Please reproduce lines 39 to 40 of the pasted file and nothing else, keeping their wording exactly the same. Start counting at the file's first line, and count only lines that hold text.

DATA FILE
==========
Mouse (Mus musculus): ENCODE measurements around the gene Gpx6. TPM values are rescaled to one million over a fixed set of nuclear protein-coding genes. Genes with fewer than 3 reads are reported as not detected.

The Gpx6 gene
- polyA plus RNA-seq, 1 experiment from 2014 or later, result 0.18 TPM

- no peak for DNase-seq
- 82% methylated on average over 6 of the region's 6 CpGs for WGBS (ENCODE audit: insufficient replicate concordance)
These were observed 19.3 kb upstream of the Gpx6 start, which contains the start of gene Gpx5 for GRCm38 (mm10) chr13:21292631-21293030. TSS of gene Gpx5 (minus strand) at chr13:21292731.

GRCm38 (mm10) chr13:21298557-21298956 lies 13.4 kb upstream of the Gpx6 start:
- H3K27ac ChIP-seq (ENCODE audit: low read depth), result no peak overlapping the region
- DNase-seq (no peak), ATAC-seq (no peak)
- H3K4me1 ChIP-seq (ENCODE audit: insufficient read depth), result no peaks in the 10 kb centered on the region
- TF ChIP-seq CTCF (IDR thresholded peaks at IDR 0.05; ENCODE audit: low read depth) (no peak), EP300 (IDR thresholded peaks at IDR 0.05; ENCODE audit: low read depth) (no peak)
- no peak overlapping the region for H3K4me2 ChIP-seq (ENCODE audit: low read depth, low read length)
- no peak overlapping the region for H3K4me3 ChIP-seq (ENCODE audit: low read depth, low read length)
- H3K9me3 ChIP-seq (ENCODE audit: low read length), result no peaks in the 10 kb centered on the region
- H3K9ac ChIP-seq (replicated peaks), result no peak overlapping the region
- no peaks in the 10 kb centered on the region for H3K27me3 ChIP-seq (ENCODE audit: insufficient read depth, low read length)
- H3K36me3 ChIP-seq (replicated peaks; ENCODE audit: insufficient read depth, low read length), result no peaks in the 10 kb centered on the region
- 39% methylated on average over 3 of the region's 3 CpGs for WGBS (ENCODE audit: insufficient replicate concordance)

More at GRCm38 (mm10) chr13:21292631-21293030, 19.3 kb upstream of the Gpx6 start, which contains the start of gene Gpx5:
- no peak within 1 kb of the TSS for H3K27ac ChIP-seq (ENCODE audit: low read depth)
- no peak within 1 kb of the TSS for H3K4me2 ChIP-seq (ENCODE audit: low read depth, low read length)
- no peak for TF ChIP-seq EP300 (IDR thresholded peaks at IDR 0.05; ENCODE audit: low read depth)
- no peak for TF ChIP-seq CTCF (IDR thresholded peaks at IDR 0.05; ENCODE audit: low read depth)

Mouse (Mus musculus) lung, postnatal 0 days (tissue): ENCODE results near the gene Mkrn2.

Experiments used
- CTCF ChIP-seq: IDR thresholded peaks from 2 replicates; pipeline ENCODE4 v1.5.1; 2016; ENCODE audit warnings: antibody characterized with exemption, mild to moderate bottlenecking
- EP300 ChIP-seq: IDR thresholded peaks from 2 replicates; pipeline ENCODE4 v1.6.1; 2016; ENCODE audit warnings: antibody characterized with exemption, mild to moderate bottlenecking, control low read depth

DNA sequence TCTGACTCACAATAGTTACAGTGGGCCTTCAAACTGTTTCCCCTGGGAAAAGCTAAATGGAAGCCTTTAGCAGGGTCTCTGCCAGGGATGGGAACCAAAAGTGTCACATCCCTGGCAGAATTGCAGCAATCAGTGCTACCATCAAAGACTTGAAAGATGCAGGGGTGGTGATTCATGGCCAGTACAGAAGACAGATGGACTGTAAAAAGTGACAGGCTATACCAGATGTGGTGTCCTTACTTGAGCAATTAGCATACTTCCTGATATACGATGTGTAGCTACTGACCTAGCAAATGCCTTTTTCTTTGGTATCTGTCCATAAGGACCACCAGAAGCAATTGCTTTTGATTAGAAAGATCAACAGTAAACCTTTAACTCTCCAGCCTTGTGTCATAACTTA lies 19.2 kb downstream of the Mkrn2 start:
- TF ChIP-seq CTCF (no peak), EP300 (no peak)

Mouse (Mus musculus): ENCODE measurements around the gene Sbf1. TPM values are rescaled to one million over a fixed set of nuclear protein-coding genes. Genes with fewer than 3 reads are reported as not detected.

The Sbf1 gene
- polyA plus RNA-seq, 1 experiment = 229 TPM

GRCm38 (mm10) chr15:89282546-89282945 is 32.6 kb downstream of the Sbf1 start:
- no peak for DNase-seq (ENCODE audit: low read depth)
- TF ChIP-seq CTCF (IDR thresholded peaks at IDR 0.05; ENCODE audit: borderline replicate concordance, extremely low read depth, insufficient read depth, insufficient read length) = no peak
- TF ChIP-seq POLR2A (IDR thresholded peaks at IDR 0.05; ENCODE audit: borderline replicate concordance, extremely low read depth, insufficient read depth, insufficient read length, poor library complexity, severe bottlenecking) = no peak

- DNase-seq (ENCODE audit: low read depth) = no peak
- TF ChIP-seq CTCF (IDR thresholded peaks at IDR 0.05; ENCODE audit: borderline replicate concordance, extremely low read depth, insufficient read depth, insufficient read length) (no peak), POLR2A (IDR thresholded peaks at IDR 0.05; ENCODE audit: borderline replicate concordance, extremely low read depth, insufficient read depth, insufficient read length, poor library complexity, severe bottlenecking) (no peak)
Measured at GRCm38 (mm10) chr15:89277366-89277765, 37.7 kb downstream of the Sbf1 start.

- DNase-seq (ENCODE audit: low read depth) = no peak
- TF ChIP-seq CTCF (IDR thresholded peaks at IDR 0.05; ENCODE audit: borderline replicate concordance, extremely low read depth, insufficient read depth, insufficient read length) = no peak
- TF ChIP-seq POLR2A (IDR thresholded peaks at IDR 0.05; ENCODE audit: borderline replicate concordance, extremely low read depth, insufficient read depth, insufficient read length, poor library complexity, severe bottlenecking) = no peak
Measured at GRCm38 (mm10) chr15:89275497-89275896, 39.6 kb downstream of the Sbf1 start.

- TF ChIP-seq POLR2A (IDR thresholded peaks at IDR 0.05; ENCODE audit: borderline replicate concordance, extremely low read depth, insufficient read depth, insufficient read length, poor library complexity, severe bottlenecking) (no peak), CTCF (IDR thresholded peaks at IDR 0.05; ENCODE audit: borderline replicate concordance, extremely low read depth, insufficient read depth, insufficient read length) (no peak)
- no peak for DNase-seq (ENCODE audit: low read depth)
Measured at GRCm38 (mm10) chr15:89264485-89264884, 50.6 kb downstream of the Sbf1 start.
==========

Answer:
Measured at GRCm38 (mm10) chr15:89277366-89277765, 37.7 kb downstream of the Sbf1 start.

- DNase-seq (ENCODE audit: low read depth) = no peak